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NSA admits it lets the FBI access its warrantless spying database

Mark Wilson

Two weeks ago the House of Representatives voted to bar the Obama administration from engaging in a controversial surveillance practice that insiders call a "backdoor search." A Friday letter from the Obama administration gives some hints about how common the practice is.

The letter, addressed to Sen. Ron Wyden (D-OR), admits that the National Security Agency, the Central Intelligence Agency, and the Federal Bureau of Investigation all conducted backdoor searches in 2013. Thousands of Americans were search subjects. Most of these were searches of metadata, such as what number people called and when. But at least 198 searches — and possibly many more — were seeking the contents of Americans' private communications.

The 2008 FISA Amendments Act gave the NSA authority to engage in warrantless surveillance of communications between Americans and foreigners. But the law included an important caveat: an American could not be the "target" of warrantless spying. Americans' communications were only supposed to be collected incidentally in the process of spying on foreigners.

However, the law allows the government to pool all the messages it intercepts into a giant database — and then search the database for the communications of Americans. This is known as a "backdoor search."

Sen. Ron Wyden, a longtime NSA critic, has been pressing the Obama administration to provide more details on this aspect of its operations. The Obama administration complied last week, admitting it had conducted such searches thousands of times in 2013.

Here's how often government agencies engaged in the controversial practice last year:

  • The NSA brass approved searches for the contents of the communications of 198 Americans. Such content searches could include the audio of phone calls or the body of emails. In some cases, NSA analysts conducted multiple searches for the same person.
  • The NSA conducted approximately 9,500 searches for Americans' metadata — information such as phone numbers dialed, email recipients, and the length of calls. About a third of these were duplicate queries for the same individual.
  • The CIA conducted "fewer than 1,900 queries" for information about Americans, of which 27 percent were duplicate searches for the same American. The letter doesn't say these are content queries, but a later statement that "CIA does not track the number of metadata-only queries" suggests that they were content queries.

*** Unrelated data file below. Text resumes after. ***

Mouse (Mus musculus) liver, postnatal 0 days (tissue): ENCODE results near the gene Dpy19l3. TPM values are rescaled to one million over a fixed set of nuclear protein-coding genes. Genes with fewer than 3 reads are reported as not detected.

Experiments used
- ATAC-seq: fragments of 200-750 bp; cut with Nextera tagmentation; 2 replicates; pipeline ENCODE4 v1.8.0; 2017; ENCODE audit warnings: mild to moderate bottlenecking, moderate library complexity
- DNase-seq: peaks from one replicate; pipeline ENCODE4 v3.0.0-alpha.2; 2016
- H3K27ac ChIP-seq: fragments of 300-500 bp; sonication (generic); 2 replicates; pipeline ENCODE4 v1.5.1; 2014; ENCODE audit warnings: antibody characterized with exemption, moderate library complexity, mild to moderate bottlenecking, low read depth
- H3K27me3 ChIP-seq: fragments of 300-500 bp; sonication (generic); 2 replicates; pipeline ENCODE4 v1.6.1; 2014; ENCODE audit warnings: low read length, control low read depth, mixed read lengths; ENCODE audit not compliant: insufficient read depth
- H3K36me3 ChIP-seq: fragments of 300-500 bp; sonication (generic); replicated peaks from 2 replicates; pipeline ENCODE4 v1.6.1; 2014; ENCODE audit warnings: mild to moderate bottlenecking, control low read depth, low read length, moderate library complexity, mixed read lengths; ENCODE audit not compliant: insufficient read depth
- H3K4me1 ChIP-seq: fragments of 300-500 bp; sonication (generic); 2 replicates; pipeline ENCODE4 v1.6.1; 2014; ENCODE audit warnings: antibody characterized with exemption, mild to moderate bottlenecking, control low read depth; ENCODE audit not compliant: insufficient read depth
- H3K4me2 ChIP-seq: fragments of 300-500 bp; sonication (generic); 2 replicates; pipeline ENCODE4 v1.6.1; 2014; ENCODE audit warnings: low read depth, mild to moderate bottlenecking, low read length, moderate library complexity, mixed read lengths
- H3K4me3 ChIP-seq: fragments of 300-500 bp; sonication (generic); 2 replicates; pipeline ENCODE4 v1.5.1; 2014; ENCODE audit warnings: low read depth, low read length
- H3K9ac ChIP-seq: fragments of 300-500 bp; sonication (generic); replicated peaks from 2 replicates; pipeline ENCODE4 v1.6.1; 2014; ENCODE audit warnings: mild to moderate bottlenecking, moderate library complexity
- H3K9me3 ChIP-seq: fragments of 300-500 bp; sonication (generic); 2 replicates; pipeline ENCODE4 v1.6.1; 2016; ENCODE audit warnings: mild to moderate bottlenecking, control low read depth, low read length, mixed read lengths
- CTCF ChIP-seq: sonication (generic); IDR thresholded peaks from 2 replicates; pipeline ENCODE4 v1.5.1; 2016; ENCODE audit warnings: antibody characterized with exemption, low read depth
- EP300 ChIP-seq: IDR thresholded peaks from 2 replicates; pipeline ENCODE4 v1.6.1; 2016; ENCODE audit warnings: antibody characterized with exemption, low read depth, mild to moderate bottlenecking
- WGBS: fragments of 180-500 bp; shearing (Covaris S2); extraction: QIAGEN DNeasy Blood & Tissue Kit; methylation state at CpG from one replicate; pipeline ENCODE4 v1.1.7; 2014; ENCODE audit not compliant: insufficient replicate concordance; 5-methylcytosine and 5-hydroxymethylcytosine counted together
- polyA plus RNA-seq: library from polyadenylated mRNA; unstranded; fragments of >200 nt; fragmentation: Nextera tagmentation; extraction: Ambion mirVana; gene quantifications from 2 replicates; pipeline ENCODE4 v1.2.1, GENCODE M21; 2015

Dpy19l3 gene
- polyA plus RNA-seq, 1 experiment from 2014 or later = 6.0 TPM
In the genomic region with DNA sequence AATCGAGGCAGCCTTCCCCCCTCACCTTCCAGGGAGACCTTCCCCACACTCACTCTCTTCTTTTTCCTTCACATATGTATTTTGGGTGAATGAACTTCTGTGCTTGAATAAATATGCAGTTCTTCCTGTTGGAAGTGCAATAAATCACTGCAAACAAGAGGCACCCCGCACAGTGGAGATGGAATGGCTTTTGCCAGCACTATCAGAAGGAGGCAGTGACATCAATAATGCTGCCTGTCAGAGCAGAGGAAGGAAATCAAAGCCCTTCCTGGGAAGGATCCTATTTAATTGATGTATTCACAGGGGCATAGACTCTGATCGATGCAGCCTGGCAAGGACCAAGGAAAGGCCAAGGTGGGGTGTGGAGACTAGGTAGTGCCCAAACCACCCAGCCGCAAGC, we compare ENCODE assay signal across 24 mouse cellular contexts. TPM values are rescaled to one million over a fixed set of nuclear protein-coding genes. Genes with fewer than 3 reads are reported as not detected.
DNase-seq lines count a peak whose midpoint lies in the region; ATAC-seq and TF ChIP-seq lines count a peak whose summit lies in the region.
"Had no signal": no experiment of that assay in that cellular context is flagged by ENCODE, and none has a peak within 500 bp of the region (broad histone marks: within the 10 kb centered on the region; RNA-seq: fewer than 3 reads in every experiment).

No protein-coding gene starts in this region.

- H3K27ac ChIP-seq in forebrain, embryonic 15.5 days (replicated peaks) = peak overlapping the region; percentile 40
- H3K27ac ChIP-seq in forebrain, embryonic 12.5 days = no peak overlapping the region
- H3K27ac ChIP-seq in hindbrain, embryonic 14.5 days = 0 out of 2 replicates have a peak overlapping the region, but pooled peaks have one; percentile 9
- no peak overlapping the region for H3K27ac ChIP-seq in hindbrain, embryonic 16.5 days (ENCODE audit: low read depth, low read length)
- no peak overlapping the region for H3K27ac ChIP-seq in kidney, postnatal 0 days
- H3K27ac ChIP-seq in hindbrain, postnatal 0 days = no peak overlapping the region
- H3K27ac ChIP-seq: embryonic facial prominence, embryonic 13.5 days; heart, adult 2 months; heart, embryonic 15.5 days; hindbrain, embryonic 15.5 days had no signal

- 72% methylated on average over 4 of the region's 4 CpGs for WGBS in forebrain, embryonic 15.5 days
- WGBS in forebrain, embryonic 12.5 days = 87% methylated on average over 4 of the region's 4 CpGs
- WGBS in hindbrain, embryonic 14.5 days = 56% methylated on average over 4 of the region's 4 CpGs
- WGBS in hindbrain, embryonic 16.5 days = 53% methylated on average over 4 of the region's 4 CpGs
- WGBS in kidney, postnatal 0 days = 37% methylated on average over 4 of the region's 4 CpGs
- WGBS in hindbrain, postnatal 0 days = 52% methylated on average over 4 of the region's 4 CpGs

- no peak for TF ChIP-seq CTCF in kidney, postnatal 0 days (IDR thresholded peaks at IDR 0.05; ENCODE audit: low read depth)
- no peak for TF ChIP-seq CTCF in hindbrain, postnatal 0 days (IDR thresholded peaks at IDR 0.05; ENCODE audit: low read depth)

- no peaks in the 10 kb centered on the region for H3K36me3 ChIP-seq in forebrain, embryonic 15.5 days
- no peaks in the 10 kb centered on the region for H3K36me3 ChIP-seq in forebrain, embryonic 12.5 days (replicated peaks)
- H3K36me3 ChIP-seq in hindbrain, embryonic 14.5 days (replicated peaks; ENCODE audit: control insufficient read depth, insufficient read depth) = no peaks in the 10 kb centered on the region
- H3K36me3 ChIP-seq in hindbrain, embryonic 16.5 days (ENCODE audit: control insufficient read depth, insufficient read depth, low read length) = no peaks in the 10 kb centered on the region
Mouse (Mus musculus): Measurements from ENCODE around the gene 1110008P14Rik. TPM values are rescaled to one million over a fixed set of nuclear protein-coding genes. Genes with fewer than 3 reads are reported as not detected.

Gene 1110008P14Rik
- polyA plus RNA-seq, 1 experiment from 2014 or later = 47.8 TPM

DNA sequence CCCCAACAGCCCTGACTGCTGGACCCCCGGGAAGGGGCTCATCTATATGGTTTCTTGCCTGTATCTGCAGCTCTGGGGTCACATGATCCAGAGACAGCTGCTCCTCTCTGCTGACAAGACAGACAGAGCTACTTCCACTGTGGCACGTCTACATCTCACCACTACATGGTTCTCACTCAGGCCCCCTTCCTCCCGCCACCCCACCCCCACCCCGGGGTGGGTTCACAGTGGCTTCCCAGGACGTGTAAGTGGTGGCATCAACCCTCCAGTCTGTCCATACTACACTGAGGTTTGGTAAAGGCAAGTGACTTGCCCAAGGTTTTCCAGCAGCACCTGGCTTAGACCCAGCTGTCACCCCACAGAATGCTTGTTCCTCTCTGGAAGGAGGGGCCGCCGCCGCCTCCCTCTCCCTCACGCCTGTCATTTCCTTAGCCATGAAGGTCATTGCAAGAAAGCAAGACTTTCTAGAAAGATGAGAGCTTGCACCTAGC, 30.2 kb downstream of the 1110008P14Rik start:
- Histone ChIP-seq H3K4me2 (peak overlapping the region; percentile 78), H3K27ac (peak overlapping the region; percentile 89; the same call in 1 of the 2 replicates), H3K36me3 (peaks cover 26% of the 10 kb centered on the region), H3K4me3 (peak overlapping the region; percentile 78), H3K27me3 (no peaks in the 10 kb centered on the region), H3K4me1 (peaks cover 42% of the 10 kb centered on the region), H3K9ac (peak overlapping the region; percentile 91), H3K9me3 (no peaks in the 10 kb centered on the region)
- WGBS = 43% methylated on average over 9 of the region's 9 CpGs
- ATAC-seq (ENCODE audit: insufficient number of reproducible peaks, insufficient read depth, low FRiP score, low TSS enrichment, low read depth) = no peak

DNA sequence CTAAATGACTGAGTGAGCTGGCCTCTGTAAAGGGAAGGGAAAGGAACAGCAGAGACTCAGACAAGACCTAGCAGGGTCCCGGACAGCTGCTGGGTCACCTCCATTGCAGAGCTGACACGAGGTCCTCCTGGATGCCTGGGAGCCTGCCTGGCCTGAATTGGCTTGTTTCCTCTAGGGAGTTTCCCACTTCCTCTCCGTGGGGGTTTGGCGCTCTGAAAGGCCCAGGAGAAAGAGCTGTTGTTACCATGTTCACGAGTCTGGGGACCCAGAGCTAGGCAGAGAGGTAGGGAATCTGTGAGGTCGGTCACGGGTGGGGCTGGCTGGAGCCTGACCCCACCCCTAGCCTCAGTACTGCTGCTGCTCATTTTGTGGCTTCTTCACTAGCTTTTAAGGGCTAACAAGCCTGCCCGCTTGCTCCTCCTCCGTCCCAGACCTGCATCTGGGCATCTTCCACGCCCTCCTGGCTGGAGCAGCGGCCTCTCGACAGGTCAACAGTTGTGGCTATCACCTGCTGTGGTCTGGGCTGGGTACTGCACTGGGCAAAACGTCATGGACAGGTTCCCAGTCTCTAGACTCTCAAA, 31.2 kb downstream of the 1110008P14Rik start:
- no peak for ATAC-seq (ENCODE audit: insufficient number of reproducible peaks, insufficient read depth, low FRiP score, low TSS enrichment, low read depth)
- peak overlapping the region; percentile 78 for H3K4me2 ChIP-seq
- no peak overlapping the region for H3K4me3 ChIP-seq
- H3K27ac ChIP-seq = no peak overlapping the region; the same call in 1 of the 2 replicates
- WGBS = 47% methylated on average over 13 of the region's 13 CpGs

• The letter says the FBI doesn't keep track of how many queries it has performed, but "the FBI believes the number of queries is substantial." On the other hand, the FBI "only requests and receives a small percentage" of the NSA's collection of data acquired under the FISA Amendments Act.

This last item is significant because it suggests that information ostensibly collected for foreign intelligence purposes is routinely being used for domestic law enforcement. We don't know how often this occurs, or what safeguards are in place to protect Americans' privacy.

The Obama administration argues that the process is totally legal, and that the term "backdoor search" is a misnomer. The government insists that the searches are "lawful, limited in scope, and subject to oversight as approved by the Foreign Intelligence Court (FISC)." It also insists that its surveillance is "not bulk collection."

Yet a new report from the Washington Post suggests how vast the NSA's dragnet could be. The Post reports that the FISC has approved surveillance of 193 foreign governments. These authorizations not only allow interception of these governments' communications, it also includes communications about these governments, even if the governments themselves are not party to the communications.

A dragnet that large could sweep in a lot of Americans' private communications that have no plausible connection to terrorism or spycraft. And "backdoor searches" could allow US agencies to snoop through it.

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